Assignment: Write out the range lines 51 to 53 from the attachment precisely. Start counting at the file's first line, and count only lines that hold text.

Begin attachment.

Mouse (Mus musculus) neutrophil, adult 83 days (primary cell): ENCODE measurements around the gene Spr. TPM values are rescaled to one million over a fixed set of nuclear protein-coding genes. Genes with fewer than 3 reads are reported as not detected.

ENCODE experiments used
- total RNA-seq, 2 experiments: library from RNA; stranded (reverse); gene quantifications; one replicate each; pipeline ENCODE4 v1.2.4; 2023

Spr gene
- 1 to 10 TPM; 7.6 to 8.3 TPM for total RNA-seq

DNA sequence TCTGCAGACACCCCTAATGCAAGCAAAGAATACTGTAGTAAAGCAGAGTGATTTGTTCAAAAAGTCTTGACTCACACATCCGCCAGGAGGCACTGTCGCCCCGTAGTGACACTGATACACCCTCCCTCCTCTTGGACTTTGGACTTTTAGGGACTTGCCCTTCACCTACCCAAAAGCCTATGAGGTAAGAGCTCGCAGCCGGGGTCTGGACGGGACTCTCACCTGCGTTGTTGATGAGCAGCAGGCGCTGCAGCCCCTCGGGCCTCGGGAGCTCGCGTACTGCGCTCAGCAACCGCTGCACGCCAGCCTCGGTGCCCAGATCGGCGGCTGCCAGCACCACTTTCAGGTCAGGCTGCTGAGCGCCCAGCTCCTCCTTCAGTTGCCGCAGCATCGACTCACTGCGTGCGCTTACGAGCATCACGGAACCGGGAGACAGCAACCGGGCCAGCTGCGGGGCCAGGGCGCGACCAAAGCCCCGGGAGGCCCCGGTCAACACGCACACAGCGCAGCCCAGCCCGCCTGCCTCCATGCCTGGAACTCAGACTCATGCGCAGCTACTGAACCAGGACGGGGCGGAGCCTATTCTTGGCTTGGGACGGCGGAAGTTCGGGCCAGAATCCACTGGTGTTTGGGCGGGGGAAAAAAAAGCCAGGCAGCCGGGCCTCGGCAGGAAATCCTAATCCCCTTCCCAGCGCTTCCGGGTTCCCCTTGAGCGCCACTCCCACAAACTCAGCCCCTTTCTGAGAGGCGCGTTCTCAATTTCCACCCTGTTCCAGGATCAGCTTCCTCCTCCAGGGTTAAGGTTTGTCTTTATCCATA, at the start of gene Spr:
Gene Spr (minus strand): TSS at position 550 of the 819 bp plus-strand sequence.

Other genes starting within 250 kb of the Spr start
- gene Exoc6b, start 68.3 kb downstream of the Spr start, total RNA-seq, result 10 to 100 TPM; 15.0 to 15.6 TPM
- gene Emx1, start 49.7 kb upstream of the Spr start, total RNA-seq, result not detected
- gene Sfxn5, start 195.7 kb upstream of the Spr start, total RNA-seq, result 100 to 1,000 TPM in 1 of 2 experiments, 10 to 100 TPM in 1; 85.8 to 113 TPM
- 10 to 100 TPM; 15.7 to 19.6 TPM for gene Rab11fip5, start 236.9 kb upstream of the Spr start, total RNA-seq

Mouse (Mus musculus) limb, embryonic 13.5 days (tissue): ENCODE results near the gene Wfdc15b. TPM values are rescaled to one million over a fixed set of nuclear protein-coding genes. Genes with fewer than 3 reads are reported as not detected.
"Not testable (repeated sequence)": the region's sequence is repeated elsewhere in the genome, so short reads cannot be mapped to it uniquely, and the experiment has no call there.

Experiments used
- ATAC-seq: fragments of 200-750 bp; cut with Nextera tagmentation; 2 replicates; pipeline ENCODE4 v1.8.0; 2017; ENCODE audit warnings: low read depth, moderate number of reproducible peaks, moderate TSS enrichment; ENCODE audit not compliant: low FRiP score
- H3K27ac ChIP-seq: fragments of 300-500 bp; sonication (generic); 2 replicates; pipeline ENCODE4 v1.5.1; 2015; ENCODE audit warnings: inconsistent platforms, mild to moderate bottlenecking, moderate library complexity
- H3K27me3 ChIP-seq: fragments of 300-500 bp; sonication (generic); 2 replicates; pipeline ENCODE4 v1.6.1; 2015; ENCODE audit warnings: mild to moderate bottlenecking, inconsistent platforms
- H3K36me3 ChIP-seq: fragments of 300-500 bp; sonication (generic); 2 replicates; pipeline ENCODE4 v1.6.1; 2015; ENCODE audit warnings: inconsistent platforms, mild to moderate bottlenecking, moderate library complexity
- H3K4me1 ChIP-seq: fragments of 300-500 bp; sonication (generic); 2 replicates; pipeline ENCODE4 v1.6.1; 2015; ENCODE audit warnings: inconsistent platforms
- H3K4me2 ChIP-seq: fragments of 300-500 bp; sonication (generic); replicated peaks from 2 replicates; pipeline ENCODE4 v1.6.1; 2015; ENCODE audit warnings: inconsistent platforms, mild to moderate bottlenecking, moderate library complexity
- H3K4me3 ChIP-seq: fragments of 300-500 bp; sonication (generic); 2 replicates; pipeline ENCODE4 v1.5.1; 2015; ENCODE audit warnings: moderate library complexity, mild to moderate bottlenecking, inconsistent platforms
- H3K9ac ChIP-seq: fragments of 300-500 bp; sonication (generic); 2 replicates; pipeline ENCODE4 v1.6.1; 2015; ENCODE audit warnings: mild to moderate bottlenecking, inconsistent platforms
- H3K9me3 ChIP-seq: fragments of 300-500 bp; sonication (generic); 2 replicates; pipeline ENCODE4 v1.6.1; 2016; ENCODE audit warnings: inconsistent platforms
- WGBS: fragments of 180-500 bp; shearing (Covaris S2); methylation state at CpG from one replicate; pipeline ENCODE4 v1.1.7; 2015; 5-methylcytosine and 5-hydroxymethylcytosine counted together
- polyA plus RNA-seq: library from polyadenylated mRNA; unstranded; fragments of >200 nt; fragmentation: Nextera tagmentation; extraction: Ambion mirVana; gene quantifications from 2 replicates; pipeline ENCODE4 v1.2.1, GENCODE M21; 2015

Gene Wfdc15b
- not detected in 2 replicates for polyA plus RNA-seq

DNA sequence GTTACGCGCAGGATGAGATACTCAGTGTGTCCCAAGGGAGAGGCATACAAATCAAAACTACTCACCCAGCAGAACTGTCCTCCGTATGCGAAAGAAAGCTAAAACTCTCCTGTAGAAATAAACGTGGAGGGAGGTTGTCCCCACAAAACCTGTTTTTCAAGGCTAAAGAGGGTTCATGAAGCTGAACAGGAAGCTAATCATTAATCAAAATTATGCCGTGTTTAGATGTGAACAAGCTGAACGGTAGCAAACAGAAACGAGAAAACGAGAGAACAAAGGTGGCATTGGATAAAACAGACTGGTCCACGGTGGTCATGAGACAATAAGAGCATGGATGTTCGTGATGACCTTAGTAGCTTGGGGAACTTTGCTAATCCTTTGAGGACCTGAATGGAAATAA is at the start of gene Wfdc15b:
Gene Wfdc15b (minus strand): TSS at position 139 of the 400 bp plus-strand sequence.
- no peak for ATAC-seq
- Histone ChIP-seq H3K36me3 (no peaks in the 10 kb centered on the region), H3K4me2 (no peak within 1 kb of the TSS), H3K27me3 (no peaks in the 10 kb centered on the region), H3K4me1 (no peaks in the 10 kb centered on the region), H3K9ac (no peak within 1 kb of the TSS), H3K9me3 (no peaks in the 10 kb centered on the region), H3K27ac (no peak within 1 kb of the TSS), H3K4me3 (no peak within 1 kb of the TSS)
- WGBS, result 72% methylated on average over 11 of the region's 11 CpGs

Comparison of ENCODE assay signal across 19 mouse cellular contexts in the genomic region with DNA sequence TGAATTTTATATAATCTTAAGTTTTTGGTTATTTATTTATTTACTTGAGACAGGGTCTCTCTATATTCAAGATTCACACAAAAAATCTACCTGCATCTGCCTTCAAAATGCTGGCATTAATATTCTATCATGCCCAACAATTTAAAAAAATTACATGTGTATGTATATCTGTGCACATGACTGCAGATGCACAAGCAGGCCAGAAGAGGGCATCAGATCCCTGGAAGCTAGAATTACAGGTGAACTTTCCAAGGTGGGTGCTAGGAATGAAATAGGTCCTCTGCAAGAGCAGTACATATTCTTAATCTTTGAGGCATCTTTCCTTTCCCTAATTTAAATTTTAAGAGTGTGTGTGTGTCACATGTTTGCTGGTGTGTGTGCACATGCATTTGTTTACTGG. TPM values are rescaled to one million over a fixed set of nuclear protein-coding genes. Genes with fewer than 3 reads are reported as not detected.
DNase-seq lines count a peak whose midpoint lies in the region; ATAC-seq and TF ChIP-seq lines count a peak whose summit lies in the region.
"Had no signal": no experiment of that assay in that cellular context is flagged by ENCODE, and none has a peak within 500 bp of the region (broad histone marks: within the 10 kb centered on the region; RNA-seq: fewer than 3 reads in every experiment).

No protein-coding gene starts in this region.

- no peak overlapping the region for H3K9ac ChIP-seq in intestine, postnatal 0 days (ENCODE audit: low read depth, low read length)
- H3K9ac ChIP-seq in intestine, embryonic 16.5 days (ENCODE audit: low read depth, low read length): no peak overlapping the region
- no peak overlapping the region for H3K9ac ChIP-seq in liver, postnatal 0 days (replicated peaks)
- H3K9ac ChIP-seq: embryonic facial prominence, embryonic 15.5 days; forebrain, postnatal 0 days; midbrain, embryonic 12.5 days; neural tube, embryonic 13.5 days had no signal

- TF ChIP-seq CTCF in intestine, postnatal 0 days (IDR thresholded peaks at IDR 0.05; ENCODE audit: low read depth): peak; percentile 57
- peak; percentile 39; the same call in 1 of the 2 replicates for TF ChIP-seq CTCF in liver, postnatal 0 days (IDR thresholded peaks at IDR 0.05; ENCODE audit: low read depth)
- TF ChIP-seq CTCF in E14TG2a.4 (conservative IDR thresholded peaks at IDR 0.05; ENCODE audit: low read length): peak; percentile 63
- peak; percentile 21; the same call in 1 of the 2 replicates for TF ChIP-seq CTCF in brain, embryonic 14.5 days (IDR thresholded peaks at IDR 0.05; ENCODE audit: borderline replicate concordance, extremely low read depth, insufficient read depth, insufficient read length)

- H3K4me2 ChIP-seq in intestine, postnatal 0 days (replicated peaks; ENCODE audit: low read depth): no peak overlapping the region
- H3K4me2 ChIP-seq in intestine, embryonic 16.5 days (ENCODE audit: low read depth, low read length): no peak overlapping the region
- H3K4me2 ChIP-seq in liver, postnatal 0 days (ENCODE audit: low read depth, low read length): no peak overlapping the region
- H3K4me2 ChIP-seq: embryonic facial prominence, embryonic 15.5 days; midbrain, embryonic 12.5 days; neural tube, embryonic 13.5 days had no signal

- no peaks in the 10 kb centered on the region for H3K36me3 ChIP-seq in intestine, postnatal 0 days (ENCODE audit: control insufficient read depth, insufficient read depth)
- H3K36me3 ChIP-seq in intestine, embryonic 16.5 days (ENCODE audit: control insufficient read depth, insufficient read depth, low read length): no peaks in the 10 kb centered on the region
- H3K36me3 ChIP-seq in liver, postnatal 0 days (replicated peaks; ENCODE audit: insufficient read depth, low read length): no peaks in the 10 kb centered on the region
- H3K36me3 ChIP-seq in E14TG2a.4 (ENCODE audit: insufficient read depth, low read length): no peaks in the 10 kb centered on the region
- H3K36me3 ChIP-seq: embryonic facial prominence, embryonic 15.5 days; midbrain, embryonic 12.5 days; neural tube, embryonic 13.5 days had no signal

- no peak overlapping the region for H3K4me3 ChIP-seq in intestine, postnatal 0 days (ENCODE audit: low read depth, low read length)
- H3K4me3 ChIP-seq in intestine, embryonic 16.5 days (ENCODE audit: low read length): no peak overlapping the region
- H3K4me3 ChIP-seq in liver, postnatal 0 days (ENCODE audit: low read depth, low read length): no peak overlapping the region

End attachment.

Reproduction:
- H3K36me3 ChIP-seq in intestine, embryonic 16.5 days (ENCODE audit: control insufficient read depth, insufficient read depth, low read length): no peaks in the 10 kb centered on the region
- H3K36me3 ChIP-seq in liver, postnatal 0 days (replicated peaks; ENCODE audit: insufficient read depth, low read length): no peaks in the 10 kb centered on the region
- H3K36me3 ChIP-seq in E14TG2a.4 (ENCODE audit: insufficient read depth, low read length): no peaks in the 10 kb centered on the region